Number of Coats

Lacquering generally involves applying three or four coats of finish. The lacquer must fully dry and then be lightly sanded and cleaned before adding another coat. Shellacking usually includes at least ten coats of finish. 

Application Method

Lacquer is usually sprayed onto wood or MDF using a paint sprayer powered by compressed air. Shellac is most-frequently applied by hand, using a wad of cotton. Either finish can be applied with a brush, but this method is less common.

Major Differentiating Factor

Shellac has one important feature that no other finish can match, including lacquer: It seals in odor. Musty and dusty drawers benefit from a quick coat of shellac to prevent smell transfer to clothes that are stored within. Wood that has been exposed to smoke or animal urine and would otherwise need to be discarded can be given a new life with shellac. 

If you have a stinky workpiece, but your heart is set on lacquer, don’t despair. You can use shellac as a seal coat, and then switch to lacquer to build the finish. 

When to Use Shellac

Use shellac for interior furniture, and food serving items. Shellac is also great for antique wood furniture.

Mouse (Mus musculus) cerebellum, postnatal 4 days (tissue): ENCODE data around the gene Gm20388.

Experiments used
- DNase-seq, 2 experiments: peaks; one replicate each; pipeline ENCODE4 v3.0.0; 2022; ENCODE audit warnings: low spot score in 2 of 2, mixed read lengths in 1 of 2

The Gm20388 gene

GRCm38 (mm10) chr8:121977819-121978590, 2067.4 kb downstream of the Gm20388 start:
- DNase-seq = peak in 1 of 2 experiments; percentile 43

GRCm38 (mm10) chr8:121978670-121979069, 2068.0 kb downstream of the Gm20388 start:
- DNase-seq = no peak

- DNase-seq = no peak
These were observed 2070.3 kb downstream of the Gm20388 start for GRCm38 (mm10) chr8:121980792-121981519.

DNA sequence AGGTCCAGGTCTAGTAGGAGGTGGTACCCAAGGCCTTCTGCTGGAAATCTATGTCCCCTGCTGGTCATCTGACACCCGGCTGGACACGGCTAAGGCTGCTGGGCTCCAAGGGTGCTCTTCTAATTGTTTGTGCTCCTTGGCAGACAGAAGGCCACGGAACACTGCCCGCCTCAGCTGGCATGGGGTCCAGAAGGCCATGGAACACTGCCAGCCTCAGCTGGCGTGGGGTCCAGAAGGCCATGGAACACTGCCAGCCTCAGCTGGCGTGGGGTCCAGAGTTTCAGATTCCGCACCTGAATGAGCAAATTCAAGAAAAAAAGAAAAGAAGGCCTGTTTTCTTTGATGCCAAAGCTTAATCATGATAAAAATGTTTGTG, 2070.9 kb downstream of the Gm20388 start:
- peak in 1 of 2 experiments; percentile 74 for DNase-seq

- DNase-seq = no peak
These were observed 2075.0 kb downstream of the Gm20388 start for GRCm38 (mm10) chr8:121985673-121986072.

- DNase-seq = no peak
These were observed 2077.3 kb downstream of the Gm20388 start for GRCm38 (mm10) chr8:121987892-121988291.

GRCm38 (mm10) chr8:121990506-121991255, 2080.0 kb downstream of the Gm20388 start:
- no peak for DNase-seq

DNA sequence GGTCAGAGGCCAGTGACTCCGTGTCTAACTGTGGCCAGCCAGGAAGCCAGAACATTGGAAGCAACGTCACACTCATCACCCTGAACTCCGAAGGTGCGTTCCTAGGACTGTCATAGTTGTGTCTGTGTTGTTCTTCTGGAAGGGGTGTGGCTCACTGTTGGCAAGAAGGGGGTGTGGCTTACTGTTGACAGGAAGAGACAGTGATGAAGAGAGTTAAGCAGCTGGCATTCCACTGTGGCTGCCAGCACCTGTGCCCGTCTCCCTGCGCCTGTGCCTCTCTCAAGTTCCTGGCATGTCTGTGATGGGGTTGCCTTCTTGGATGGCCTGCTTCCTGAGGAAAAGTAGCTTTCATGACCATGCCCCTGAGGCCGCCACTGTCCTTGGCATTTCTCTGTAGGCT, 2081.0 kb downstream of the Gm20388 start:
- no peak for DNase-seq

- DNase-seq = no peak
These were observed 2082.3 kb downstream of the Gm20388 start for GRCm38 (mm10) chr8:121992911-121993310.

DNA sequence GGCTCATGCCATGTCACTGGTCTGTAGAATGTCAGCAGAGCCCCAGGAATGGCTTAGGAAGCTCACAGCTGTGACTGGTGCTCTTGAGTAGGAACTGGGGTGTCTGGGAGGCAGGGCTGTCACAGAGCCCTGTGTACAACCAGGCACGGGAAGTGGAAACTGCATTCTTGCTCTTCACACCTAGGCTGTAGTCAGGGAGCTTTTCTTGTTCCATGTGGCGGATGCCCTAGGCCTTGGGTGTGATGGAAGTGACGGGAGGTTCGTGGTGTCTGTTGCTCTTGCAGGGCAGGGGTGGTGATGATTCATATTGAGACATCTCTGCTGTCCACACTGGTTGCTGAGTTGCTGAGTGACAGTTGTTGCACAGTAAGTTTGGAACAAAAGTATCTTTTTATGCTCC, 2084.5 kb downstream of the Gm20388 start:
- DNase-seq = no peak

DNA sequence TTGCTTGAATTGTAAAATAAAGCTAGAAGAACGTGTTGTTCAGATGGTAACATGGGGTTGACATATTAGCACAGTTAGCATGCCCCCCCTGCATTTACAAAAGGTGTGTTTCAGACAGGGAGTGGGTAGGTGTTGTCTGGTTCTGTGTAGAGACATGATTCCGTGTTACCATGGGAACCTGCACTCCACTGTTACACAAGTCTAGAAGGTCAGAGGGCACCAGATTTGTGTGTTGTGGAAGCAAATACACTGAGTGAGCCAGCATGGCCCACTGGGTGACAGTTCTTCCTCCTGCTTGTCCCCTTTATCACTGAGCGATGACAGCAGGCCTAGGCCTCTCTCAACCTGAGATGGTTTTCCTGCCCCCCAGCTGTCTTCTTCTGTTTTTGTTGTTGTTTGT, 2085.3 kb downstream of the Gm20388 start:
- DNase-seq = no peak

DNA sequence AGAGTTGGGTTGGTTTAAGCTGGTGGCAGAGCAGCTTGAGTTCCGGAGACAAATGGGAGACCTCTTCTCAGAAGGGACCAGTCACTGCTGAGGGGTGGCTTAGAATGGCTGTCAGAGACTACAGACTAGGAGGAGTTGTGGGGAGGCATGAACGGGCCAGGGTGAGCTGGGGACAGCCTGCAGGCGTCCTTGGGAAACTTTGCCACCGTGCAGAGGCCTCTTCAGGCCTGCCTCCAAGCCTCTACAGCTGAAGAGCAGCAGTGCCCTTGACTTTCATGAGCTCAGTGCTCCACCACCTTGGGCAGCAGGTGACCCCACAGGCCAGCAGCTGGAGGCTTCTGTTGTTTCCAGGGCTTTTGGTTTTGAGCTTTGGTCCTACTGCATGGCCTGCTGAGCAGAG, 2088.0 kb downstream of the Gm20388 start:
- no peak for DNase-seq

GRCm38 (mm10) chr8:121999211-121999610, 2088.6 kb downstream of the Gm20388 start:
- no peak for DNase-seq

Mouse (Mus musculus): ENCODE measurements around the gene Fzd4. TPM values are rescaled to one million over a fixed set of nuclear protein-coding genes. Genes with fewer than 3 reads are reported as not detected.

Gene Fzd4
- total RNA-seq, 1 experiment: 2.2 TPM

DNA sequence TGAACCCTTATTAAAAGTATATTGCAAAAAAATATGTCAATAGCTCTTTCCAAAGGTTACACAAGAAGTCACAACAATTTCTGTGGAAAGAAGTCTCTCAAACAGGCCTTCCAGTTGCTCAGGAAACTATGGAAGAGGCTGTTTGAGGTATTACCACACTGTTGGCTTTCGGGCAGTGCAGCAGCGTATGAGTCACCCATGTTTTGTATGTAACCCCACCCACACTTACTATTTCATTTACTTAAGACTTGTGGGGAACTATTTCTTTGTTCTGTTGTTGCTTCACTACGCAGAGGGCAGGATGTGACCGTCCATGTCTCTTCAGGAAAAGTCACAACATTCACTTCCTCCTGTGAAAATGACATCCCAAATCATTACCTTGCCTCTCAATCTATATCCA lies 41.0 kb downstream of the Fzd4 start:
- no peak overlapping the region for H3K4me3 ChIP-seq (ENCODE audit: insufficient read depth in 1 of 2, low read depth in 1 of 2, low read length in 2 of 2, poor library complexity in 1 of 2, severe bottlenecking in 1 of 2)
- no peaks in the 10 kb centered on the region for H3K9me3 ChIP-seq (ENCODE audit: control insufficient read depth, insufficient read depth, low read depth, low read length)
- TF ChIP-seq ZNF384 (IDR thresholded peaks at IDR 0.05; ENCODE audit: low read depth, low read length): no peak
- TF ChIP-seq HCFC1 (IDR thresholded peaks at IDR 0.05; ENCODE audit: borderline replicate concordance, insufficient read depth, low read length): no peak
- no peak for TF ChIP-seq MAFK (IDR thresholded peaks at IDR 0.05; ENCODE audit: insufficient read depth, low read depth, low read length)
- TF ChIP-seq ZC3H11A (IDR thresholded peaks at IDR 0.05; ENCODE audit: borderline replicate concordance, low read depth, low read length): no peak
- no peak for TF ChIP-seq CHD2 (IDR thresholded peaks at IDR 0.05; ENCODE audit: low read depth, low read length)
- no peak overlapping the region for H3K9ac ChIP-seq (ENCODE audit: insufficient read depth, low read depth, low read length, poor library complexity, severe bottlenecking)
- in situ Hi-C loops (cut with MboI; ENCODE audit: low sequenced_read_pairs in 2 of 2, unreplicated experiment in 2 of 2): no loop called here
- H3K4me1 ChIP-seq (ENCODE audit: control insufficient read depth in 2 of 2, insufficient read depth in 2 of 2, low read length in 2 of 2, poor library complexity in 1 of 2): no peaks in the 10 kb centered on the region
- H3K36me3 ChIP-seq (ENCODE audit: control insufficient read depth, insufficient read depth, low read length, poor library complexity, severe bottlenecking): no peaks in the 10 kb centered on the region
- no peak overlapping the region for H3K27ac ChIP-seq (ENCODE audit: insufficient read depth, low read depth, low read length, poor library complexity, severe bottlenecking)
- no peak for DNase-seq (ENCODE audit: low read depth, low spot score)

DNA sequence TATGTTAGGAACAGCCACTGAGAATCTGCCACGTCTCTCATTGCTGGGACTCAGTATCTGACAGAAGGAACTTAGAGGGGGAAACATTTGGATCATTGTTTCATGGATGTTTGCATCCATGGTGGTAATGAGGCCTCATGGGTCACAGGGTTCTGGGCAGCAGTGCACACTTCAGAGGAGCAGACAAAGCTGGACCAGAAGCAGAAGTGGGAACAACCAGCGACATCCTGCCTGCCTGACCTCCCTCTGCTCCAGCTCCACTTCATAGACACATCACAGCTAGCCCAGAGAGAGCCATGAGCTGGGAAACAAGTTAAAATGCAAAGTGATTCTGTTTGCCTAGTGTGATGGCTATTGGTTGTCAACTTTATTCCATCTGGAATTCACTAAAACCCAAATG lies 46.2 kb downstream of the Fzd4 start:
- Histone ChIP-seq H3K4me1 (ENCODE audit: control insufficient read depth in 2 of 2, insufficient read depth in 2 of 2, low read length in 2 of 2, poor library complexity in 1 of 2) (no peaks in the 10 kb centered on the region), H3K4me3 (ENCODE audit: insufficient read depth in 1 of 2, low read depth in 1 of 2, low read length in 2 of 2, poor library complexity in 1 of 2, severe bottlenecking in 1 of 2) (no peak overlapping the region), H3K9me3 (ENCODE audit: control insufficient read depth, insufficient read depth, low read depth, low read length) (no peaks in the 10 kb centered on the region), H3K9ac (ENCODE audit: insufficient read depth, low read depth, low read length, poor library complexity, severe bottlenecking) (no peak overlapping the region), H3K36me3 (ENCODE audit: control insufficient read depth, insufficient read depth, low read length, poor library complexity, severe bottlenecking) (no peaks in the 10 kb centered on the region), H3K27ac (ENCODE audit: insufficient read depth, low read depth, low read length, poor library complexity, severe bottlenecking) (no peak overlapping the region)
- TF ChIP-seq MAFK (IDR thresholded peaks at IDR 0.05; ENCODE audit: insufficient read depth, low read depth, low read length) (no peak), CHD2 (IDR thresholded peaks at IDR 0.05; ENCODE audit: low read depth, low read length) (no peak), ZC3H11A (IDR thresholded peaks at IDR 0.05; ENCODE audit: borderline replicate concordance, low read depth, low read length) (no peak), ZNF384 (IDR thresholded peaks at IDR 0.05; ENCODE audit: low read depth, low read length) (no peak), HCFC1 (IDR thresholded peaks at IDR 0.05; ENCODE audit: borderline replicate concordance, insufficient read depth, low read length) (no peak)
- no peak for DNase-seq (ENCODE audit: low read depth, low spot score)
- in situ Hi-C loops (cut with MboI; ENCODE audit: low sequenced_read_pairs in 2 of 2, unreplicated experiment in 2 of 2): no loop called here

Shellac is best for wood that will not see heavy traffic. While it has protective qualities and will resist minor scratches and scuffs, it is not the most durable or hardest finish available.

Shellac pieces on a table

Shellac is water-resistant, but not water-proof, so it cannot stand up to weather and should not be used outdoors. It also suffers from water rings from the condensation in your glass.

Because shellac is non-toxic, and so mild that it can be used as a food glaze, it is the perfect choice for finishing wooden food service items.

Shellac is often marketed as ‘salad bowl finish’ for this reason. It gives wooden bowls and cutting boards a lustrous glow that will last for years. Take care not to soak wooden kitchen implements that are coated in shellac as the finish will become cloudy after prolonged exposure to water.